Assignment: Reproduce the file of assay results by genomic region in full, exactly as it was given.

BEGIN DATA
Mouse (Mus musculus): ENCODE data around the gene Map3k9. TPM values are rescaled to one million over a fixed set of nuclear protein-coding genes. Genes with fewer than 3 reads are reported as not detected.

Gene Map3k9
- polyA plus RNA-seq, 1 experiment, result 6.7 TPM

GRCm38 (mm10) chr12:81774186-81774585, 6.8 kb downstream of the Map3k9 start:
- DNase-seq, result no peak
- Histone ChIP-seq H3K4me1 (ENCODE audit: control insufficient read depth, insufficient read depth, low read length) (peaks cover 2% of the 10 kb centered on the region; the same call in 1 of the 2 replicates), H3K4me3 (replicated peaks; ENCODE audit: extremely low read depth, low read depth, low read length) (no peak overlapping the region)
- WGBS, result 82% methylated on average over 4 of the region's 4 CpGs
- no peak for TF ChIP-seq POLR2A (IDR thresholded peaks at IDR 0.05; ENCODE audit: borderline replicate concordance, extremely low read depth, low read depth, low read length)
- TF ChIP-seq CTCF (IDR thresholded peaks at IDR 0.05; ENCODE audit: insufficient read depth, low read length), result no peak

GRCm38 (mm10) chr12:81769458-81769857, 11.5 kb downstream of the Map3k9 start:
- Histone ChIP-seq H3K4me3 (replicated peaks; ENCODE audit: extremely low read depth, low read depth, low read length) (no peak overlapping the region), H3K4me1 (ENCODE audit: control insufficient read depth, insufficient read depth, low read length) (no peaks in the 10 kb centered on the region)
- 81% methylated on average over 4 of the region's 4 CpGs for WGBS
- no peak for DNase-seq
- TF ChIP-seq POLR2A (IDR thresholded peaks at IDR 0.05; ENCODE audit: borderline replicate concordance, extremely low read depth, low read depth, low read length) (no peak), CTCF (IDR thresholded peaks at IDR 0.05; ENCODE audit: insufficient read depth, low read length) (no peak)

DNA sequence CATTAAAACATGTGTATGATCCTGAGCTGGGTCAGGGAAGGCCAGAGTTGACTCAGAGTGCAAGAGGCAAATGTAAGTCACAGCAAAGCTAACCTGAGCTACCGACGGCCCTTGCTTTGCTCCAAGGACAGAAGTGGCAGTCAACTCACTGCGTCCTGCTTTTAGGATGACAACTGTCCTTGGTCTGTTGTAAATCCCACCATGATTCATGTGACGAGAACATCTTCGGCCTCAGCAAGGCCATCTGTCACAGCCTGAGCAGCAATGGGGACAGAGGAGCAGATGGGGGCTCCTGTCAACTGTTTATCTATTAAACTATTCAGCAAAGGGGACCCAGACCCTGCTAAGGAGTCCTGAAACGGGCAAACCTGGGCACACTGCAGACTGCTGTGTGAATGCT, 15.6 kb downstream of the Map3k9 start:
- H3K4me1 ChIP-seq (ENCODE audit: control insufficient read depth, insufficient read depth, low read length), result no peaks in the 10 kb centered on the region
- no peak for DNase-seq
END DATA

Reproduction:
Mouse (Mus musculus): ENCODE data around the gene Map3k9. TPM values are rescaled to one million over a fixed set of nuclear protein-coding genes. Genes with fewer than 3 reads are reported as not detected.

Gene Map3k9
- polyA plus RNA-seq, 1 experiment, result 6.7 TPM

GRCm38 (mm10) chr12:81774186-81774585, 6.8 kb downstream of the Map3k9 start:
- DNase-seq, result no peak
- Histone ChIP-seq H3K4me1 (ENCODE audit: control insufficient read depth, insufficient read depth, low read length) (peaks cover 2% of the 10 kb centered on the region; the same call in 1 of the 2 replicates), H3K4me3 (replicated peaks; ENCODE audit: extremely low read depth, low read depth, low read length) (no peak overlapping the region)
- WGBS, result 82% methylated on average over 4 of the region's 4 CpGs
- no peak for TF ChIP-seq POLR2A (IDR thresholded peaks at IDR 0.05; ENCODE audit: borderline replicate concordance, extremely low read depth, low read depth, low read length)
- TF ChIP-seq CTCF (IDR thresholded peaks at IDR 0.05; ENCODE audit: insufficient read depth, low read length), result no peak

GRCm38 (mm10) chr12:81769458-81769857, 11.5 kb downstream of the Map3k9 start:
- Histone ChIP-seq H3K4me3 (replicated peaks; ENCODE audit: extremely low read depth, low read depth, low read length) (no peak overlapping the region), H3K4me1 (ENCODE audit: control insufficient read depth, insufficient read depth, low read length) (no peaks in the 10 kb centered on the region)
- 81% methylated on average over 4 of the region's 4 CpGs for WGBS
- no peak for DNase-seq
- TF ChIP-seq POLR2A (IDR thresholded peaks at IDR 0.05; ENCODE audit: borderline replicate concordance, extremely low read depth, low read depth, low read length) (no peak), CTCF (IDR thresholded peaks at IDR 0.05; ENCODE audit: insufficient read depth, low read length) (no peak)

DNA sequence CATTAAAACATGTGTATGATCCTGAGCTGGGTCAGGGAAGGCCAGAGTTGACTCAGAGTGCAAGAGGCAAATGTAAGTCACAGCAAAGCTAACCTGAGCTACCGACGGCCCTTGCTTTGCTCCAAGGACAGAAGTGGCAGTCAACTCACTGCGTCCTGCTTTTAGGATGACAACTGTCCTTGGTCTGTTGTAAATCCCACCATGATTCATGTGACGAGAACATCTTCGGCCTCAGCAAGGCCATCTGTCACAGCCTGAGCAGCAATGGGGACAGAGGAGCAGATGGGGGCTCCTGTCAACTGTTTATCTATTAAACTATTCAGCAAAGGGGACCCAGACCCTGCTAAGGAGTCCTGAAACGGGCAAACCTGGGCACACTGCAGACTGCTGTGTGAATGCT, 15.6 kb downstream of the Map3k9 start:
- H3K4me1 ChIP-seq (ENCODE audit: control insufficient read depth, insufficient read depth, low read length), result no peaks in the 10 kb centered on the region
- no peak for DNase-seq